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Beauty Queens

by Libba Bray

Published by Scholastic Press, 2011
396 pages
ISBN: 978-0-439-89597-2

Age 13 and older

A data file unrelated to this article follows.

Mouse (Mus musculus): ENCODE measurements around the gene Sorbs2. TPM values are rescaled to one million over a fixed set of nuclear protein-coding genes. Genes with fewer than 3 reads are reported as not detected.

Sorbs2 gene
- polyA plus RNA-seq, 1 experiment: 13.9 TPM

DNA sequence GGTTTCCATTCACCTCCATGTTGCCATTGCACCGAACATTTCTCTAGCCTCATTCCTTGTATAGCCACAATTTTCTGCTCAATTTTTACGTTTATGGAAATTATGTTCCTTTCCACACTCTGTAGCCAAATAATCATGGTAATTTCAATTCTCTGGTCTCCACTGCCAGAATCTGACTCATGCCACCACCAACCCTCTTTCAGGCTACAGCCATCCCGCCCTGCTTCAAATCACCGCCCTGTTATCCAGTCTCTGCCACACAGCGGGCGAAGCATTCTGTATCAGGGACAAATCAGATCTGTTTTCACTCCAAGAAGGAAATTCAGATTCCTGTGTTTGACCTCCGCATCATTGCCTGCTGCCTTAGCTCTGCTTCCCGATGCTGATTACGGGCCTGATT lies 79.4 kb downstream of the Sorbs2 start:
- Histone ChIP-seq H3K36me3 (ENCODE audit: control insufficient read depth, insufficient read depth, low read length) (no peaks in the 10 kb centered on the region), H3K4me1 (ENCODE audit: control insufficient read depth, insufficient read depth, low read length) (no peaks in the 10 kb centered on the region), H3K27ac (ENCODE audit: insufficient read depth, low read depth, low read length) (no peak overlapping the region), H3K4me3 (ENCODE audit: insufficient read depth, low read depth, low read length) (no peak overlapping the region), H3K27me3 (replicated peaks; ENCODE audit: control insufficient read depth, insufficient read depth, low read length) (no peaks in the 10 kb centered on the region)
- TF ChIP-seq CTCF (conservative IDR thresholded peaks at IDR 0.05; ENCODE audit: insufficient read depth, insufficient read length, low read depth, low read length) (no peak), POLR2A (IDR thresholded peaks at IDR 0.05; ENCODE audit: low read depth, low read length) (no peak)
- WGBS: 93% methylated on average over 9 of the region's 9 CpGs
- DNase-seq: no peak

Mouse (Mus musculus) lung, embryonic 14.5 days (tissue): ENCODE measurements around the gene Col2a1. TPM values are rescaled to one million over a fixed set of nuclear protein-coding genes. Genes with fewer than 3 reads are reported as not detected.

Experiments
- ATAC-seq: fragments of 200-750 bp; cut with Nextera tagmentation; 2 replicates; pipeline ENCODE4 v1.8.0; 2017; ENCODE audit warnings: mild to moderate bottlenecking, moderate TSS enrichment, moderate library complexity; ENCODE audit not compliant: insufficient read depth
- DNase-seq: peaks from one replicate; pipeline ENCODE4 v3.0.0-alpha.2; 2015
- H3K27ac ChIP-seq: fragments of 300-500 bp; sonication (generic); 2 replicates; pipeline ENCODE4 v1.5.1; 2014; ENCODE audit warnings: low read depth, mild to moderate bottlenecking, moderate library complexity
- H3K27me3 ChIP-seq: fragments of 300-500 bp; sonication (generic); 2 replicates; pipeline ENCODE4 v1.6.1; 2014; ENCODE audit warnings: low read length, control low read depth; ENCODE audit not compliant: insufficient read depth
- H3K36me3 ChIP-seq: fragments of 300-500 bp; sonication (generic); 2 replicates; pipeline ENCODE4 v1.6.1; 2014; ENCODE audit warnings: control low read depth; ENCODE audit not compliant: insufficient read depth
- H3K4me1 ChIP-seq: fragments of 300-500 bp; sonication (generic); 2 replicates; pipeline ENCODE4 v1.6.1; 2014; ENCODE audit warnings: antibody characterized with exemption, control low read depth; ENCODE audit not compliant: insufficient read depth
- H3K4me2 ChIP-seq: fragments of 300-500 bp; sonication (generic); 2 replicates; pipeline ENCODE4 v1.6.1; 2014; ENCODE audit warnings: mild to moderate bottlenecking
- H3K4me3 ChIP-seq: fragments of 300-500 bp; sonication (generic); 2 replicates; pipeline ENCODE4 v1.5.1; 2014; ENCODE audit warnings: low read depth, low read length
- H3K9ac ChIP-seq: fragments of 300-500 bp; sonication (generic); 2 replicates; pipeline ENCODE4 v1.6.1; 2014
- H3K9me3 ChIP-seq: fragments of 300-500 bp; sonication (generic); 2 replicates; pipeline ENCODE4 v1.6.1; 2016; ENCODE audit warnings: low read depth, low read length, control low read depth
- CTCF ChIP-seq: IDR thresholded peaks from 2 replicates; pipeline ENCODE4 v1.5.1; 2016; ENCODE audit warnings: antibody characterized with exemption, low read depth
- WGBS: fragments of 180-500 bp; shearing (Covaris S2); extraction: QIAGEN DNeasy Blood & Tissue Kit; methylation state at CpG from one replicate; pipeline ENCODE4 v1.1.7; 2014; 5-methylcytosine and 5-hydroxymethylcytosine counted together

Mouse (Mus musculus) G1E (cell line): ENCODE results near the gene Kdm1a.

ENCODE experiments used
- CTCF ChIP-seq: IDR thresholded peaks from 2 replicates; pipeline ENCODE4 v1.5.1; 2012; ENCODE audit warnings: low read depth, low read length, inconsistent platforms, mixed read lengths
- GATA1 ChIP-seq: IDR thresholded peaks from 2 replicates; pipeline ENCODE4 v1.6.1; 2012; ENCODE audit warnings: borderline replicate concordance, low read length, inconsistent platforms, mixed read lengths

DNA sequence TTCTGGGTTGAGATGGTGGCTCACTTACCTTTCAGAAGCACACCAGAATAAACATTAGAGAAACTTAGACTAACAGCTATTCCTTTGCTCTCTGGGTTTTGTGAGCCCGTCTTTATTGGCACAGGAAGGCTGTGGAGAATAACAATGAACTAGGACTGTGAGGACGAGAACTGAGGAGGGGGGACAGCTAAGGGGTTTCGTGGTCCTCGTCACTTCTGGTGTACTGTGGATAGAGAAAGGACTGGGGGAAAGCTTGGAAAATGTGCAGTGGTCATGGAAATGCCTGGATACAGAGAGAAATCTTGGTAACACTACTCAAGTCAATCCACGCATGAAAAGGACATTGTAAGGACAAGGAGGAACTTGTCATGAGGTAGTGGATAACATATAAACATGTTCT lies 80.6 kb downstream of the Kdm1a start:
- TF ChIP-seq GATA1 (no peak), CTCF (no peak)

An airplane with the 50 Teen Dream beauty contestants has crash landed on a remote tropical island. Ms. Texas puts herself in charge of the small group of survivors with food, shelter and footwork her priorities (of course they should practice their dance routines!). Smart, biting dialogue; witty adaptations of beauty contest skills and supplies for survival; and hilarious commercial vignettes for Corporation (the contest sponsor) beauty products are one dimension of this darkly comic, over-the-top novel. But the young women also begin to reveal dimensions of who they really are beneath the polished veneers: Jennifer is a lesbian and aspiring comics artist, Petra is transgender and a killer clothes designer (not to mention former lead singer of a wildly popular boy band), Mary Lou has taken a vow of chastity because she’s ashamed of her sexual desire. Shanti and Nicole, the two surviving contestants of color, find friendship in talking honestly about race, culture and their real dreams (Shanti wants to be a dance club DJ). Sosie, who is deaf, teaches Jennifer a about ability, sign language, and love. The young women prove to be capable and competent as they await rescue, unaware the Corporation has not only called off the search but is plotting to kill them. Why? It has a secret stronghold on the other side of the island where an arms deal with the dictator of a small, developing nation is set to take place. Libba Bray’s scathingly funny novel shows immense respects for teen readers as it makes fun of our cultural obsession with beauty, consumerism, and contrived reality TV (did we mention the pirates?) while challenging sexism, stereotypes and cultural expectations for girls and young women. While she’s at it, Bray frames this satirical novel to provoke thought about the role of corporate America in governance and foreign policy, and gets in more than a few digs at colonialism and the exploitation of developing nations for the benefit of corporate bottom lines, beautifully balancing it all in one of the most entertaining reads of the year. (MS) ©2011 Cooperative Children’s Book Center

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